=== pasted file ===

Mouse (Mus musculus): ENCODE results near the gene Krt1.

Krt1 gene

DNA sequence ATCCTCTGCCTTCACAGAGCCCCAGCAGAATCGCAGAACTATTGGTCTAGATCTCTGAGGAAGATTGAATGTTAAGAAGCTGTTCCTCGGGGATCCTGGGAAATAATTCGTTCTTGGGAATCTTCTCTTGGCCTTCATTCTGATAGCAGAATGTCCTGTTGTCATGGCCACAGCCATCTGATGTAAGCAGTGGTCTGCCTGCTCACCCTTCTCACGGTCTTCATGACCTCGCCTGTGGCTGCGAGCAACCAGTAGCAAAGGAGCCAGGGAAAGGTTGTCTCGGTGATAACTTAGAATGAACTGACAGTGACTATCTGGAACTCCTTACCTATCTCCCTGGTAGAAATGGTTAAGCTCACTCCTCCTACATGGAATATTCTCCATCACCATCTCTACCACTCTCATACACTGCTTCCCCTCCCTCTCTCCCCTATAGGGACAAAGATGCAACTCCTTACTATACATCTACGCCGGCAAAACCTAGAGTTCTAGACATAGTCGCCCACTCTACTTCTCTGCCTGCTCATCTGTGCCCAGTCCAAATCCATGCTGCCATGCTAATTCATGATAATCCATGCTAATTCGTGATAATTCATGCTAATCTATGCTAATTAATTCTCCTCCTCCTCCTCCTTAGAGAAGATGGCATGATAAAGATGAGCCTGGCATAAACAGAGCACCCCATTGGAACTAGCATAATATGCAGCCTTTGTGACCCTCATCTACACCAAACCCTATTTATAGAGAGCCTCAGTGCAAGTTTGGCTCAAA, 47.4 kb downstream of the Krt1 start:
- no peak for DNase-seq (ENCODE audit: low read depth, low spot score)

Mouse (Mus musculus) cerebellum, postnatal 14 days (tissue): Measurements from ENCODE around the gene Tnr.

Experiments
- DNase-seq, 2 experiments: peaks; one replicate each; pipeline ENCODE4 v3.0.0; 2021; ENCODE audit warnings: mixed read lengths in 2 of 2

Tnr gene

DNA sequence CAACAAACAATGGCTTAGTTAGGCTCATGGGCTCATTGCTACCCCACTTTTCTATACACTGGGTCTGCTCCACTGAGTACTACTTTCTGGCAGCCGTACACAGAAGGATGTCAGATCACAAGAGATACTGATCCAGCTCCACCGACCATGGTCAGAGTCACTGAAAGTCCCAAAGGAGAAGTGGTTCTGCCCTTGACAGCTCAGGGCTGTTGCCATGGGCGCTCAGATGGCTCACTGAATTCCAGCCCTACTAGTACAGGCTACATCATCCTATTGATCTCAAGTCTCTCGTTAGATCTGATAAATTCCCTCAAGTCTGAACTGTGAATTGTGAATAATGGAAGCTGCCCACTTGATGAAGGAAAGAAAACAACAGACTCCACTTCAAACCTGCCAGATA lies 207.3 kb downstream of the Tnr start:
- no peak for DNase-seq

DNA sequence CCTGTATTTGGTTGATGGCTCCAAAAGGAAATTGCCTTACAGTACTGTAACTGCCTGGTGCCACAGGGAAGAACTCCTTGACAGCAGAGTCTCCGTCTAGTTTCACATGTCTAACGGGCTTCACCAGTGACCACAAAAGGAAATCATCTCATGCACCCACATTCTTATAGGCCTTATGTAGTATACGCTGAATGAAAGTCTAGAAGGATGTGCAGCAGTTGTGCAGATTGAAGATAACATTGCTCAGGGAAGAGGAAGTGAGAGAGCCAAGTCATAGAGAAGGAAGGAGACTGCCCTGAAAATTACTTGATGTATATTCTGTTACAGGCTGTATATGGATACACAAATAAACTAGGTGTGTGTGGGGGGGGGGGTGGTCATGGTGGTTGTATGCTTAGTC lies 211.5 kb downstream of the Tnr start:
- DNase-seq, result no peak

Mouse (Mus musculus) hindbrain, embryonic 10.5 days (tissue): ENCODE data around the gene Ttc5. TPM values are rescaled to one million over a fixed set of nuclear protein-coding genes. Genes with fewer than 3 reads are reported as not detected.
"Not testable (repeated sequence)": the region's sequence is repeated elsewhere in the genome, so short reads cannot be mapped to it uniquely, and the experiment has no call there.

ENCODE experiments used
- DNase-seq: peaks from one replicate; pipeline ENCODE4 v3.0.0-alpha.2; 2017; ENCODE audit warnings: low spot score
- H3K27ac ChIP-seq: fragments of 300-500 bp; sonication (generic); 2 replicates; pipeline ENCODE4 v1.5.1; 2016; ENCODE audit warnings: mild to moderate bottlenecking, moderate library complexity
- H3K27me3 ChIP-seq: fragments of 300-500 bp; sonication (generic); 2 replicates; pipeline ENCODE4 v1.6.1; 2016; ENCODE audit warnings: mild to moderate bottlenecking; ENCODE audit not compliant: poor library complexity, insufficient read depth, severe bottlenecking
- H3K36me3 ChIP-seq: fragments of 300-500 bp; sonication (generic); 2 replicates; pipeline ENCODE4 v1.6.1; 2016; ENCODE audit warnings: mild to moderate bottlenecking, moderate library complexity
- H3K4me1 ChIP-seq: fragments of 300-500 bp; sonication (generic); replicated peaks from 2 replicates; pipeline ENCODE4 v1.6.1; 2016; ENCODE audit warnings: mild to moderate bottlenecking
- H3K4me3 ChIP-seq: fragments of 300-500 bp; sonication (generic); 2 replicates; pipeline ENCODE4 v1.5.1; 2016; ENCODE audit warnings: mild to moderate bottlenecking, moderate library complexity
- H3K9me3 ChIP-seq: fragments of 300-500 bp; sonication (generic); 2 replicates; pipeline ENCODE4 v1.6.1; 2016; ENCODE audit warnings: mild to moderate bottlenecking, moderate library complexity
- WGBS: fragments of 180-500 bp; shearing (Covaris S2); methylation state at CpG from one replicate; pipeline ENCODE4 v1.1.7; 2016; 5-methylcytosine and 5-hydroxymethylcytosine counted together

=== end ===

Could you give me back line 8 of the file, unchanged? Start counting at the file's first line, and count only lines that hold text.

Tnr gene